In this Nigerian city where soldiers stop cars at sandbagged checkpoints and police officers carrying assault rifles warily guard their fortified headquarters, a local church could only weld together small barriers made of scrap iron to block the road to their sanctuary.
Those barriers, like pat-down searches and car trunk checks, offer little protection from the increasing violence taking place across Nigeria. Those attacks include the recent suicide car bombing Easter Sunday in Kaduna, the capital of Kaduna state, which killed at least 41 people and sent bullet-like shrapnel everywhere.
As violence grows worse in northern Nigeria, those wanting to attack symbols of the country's weak central government are turning away from increasingly protected government installations. Instead, suicide bombers and gunmen now target softer targets in the nation of more than 160 million people, like modest churches and the informal plastic-table bars that open across the country each night.
As those attacks grow, so do the casualties among the country's working poor, a group already facing high unemployment and meager wages.
"You don't know who will be the next target," said the Rev. Emmanuel Babah, whose Assemblies of God Church in Kaduna sits down the street from the scene of Sunday's suicide car bombing. "It's disturbing."
Nigeria's north has been under increasing attack by a radical Islamist sect known as Boko Haram, which is blamed for more than 390 killings this year alone, according to an Associated Press count. Boko Haram has killed Christians, Muslims and foreigners in its growing fight against the Nigerian government over the introduction of strict Shariah law across the country and the release of all imprisoned followers.
However, other attacks unclaimed by the group regularly occur across the Muslim north and the country's restive central belt, the dividing line from the largely Christian south. Gunmen open fire at outdoor beer gardens. Bombs explode near night clubs and other areas. Assailants attack rural villages in nighttime raids.
Meanwhile, Nigeria's north holds the poorest regions of the country, as farming has waned with the nation's dependence on crude oil sales and as the population rapidly grows. About 75 percent of the people in Nigeria's northwest and northeast live in absolute poverty on less than $1 a day, according to the country's National Bureau of Statistics. Begging children, known as almajiri, roam northern city streets with plastic bowls, sent by their parents from rural villages with hopes they may receive an education at Islamic schools.
"Nigerians are hungry for progress and improvement in their lives, but northern Nigerians feel this need most acutely," Johnnie Carson, the U.S. Assistant Secretary of State for African Affairs, said in a speech Monday in Washington. "Life in Nigeria may be tough for many, but life in the north is grim for almost all."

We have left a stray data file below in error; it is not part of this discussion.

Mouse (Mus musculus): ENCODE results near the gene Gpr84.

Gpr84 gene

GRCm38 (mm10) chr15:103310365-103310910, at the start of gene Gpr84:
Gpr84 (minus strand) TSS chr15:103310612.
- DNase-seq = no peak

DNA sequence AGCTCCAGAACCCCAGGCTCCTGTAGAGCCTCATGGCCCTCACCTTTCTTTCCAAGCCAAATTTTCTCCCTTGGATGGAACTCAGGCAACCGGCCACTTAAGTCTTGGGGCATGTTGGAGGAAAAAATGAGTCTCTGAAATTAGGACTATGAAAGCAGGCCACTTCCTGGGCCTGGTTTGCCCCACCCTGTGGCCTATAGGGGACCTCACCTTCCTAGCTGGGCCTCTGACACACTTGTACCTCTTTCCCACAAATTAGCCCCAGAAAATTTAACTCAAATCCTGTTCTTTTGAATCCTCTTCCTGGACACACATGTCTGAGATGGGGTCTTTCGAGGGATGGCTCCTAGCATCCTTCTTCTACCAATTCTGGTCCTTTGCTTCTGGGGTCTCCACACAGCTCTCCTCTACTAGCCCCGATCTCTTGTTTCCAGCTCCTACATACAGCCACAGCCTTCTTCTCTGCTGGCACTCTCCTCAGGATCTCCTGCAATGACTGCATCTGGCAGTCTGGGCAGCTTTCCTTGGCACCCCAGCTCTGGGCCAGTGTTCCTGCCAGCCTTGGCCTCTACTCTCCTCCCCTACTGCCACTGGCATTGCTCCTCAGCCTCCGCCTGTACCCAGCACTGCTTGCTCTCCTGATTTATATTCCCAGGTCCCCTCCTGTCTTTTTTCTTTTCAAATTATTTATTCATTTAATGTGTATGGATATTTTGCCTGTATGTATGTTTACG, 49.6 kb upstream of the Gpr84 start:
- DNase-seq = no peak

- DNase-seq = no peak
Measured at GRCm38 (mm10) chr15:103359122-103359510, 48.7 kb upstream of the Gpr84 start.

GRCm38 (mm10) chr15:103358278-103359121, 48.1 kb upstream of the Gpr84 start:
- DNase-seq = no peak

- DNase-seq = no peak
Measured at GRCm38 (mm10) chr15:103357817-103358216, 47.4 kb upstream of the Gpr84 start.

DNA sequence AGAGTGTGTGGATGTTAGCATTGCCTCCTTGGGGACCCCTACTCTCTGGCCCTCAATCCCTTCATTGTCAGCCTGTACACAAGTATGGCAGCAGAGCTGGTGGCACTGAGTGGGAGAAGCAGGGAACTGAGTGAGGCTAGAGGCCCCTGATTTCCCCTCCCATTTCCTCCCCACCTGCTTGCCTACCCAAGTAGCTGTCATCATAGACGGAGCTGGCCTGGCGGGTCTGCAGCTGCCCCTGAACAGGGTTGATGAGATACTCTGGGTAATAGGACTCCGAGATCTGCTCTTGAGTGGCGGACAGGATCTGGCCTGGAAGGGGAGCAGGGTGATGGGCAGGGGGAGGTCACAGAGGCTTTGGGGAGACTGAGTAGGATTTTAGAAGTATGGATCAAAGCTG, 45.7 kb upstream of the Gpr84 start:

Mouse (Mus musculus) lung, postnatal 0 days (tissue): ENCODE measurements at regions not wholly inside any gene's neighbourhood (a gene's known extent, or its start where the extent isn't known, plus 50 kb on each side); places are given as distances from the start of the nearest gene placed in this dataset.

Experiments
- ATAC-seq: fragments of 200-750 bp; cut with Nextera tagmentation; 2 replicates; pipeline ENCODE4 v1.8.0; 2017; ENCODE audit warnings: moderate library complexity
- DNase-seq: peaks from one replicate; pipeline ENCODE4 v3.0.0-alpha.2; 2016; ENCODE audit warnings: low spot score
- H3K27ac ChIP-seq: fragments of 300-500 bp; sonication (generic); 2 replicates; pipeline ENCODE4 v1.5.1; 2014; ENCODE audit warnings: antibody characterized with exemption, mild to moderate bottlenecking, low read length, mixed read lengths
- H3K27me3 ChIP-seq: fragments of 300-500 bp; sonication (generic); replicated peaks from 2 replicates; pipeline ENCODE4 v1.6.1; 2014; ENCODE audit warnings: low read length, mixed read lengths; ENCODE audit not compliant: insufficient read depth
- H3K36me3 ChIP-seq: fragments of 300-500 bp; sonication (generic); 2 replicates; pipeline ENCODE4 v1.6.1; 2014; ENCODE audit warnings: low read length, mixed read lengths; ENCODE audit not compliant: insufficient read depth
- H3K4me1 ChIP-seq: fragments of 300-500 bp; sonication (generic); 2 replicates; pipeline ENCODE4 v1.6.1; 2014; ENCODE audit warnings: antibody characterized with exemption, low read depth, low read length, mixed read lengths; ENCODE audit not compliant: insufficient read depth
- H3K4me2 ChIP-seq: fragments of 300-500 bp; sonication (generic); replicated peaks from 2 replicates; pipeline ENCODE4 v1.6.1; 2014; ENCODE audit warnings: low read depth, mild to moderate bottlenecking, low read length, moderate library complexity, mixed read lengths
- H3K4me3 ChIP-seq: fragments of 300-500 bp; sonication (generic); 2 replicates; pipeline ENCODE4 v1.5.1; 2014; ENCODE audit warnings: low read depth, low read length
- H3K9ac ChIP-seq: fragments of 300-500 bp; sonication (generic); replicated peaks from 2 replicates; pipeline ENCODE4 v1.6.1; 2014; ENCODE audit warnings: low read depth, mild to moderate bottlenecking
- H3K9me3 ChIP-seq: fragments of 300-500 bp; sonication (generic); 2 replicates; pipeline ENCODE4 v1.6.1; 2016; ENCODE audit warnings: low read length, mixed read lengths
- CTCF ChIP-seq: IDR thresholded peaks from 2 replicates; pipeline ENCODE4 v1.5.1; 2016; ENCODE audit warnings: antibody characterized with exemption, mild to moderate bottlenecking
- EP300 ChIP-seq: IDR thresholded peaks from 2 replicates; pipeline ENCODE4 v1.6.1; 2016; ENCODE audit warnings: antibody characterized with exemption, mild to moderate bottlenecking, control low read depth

The violence adds a new horror to daily life, as could be seen in the Easter Sunday suicide car bombing in Kaduna. Instead of striking a government building or military formation, the car detonated at a busy roadside junction where makeshift restaurants sold cheap rice patties and men hawked black-market gasoline. In moments, the gasoline caught fire, burning nearby motorcycle taximen to death.
Though no one has claimed responsibility for the attack, suspicion has fallen on Boko Haram. The sect, which speaks to journalists in telephone conference calls at times of its choosing, has not spoken publicly since the attack.
While offices reopened Tuesday in Kaduna following the government Easter holiday, people still gathered to look at the rubble and watch as a state worker repainted a curb near the blast site. New security checks have become commonplace, like having car trunks searched nearing government buildings.
Most noticeably, Kaduna's many churches have changed how Sunday morning worship takes place. Metal-detecting wands greet those coming for services. Pastors tell parishioners to leave their bags at home. Those who don't are searched by poorly trained and paid private security guards or simply the man in charge of opening the church gate.
But there's a limit to what can be done, pastors acknowledge.
"We cannot fight with guns," said Pastor Bawa Benedict, who preaches at the ECWA Good News Church in Kaduna. "We can't kill anybody. Christianity does not teach us to go and kill anybody."
Benedict's church was the one supposedly targeted by the suicide bomber. On Easter Sunday, the suicide bomber stopped his sedan and tried to move the barriers to drive his car closer to the church, which was about to begin its service, said Cpl. Francis Markus of the Nigeria Police Force.
Markus, on duty with a detachment of officers guarding the area, said he pushed the barrier back down and argued with the driver for several minutes. The driver got back into the car and rammed it against the barrier, though Markus said he held on and refused to move away.
The suicide bomber backed away and waited for a few minutes before driving away. Minutes later, Markus heard the explosion, which threw bits of the sedan into the church's compound a street away. He could only look on in disbelief.
"My body just (kept) shaking," Markus said Tuesday. "I don't know. I just don't know."
Jon Gambrell can be reached at www.twitter.com/jongambrellap.